Source : 20/06/1974 Northampton Chronicle and Echo
A television documentary will be going out on the air shortly to show how 'The Lord took hold of Bugbrooke.'
It will tell how this quiet Northamptonshire village became a centre for the Jesus People, a religious sect so strong in their beliefs that it is claimed they have split village society and even families within that society.
The programme will be screened next Tuesday evening by Thames Television. And it could cause further murmurings around the village.
Filmed in December last year, the programme will be centred around the worship and community life of those Jesus People, whose commitment is so total that other preoccupations become secondary. It will include interviews with converts, would be converts, the disillusioned and the hostile, as well as the reactions of the villagers of Bugbrooke.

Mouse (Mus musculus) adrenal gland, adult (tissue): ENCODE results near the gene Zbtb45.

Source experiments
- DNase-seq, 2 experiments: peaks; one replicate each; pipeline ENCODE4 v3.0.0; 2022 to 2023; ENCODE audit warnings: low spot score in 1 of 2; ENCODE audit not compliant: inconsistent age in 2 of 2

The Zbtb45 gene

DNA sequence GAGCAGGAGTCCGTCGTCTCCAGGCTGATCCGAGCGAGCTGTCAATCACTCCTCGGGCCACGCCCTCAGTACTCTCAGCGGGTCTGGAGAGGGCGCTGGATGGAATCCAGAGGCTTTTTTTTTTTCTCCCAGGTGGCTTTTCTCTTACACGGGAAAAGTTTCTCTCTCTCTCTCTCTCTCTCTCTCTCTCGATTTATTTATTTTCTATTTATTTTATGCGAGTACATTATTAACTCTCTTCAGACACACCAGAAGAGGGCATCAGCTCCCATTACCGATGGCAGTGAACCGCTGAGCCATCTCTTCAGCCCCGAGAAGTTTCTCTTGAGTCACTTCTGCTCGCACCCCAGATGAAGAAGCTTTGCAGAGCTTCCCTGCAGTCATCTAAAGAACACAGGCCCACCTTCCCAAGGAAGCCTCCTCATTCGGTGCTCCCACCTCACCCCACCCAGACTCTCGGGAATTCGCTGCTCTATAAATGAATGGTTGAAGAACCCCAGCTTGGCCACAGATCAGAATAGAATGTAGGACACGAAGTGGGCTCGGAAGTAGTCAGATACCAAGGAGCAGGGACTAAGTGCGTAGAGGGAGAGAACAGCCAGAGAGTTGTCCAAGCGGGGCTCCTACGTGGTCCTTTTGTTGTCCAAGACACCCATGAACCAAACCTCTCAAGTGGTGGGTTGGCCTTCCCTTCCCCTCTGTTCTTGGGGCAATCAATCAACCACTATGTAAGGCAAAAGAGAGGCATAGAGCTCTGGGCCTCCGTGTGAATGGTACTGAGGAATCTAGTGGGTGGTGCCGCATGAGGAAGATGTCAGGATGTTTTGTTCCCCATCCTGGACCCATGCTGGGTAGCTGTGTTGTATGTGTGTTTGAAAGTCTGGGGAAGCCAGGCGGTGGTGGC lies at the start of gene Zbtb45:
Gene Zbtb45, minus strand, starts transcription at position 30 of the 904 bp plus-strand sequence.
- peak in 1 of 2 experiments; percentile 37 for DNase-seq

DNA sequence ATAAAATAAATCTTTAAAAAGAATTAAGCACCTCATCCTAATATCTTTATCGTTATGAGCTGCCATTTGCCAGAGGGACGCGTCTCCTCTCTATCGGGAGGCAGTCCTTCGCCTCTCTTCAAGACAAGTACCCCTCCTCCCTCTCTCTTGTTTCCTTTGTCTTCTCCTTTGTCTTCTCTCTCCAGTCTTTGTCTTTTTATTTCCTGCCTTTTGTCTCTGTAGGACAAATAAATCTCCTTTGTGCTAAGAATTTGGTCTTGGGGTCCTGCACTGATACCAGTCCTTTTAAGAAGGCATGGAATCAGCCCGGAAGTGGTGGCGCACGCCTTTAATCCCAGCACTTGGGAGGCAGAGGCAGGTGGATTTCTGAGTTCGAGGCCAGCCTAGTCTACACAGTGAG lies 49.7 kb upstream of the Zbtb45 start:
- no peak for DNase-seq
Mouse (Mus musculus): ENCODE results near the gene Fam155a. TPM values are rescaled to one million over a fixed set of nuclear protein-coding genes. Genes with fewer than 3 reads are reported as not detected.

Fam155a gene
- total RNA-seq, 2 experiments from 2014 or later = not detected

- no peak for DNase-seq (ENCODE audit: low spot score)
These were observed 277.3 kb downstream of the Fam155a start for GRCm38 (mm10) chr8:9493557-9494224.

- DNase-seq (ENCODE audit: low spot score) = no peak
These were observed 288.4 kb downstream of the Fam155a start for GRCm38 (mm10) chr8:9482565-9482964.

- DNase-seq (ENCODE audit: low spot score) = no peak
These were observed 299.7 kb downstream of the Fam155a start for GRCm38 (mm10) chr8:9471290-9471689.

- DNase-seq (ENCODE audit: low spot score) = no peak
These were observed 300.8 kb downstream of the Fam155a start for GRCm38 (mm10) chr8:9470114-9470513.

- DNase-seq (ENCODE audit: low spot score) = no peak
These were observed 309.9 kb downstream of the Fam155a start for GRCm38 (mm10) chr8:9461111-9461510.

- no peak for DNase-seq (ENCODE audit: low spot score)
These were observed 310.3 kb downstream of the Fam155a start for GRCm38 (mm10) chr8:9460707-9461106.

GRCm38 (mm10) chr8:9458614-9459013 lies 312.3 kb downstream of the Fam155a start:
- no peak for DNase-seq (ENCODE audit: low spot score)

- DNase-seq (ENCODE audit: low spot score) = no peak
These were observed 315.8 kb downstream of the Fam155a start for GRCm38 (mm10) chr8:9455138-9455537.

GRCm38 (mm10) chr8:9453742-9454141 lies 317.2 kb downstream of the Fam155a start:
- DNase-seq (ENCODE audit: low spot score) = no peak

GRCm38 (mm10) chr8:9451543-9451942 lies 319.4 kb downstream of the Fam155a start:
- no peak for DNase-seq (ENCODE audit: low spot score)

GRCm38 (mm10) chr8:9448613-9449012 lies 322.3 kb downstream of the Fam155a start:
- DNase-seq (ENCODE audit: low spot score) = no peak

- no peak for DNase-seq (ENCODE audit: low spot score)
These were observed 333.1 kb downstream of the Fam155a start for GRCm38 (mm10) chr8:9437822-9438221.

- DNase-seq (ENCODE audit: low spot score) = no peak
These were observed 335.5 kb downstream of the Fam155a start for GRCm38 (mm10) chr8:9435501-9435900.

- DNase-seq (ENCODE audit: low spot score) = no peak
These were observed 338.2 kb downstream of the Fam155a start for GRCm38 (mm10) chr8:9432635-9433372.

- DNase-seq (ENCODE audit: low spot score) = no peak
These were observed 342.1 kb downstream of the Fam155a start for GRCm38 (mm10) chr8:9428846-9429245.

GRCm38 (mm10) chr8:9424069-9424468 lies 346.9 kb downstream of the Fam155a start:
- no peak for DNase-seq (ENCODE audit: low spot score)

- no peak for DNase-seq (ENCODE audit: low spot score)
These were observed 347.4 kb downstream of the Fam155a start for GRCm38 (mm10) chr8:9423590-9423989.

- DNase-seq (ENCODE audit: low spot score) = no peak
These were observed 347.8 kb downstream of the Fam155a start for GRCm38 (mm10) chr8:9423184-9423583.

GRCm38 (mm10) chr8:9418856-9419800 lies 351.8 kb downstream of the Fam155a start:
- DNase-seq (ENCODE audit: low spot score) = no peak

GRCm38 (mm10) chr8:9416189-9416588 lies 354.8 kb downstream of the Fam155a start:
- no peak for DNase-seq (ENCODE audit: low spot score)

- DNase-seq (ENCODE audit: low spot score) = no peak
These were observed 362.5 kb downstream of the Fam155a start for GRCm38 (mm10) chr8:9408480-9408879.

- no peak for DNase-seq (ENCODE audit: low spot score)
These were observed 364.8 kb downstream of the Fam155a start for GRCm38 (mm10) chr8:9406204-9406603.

It all began five years ago when Bugbrooke Baptist Minister, the Rev, Noel Stanton 'had a vision.' Since then the movement has grown rapidly and to the unconverted members of the village, the Baptists have become remote, almost alien. And to some, a noisy nuisance.
They meet five nights a week, and on Sundays to receive the Spirit, for healing, to hear prophecy and to be released from demon oppression. They are a complete cross-section of types and ages, and they believe that this life is simply a preparation for the life hereafter.
Only last week, the movement 'acquired' Bugbrooke Hall and grounds for £67,000. It was bought by the Jesus Fellowship Housing Association, and will be used to accommodate families, old people and single people.
Limited accommodation will be available at first for about 25 people (including possibly two families) who will be expected to live 'sacrificially.' The fellowship will be excellent they say: the comforts few.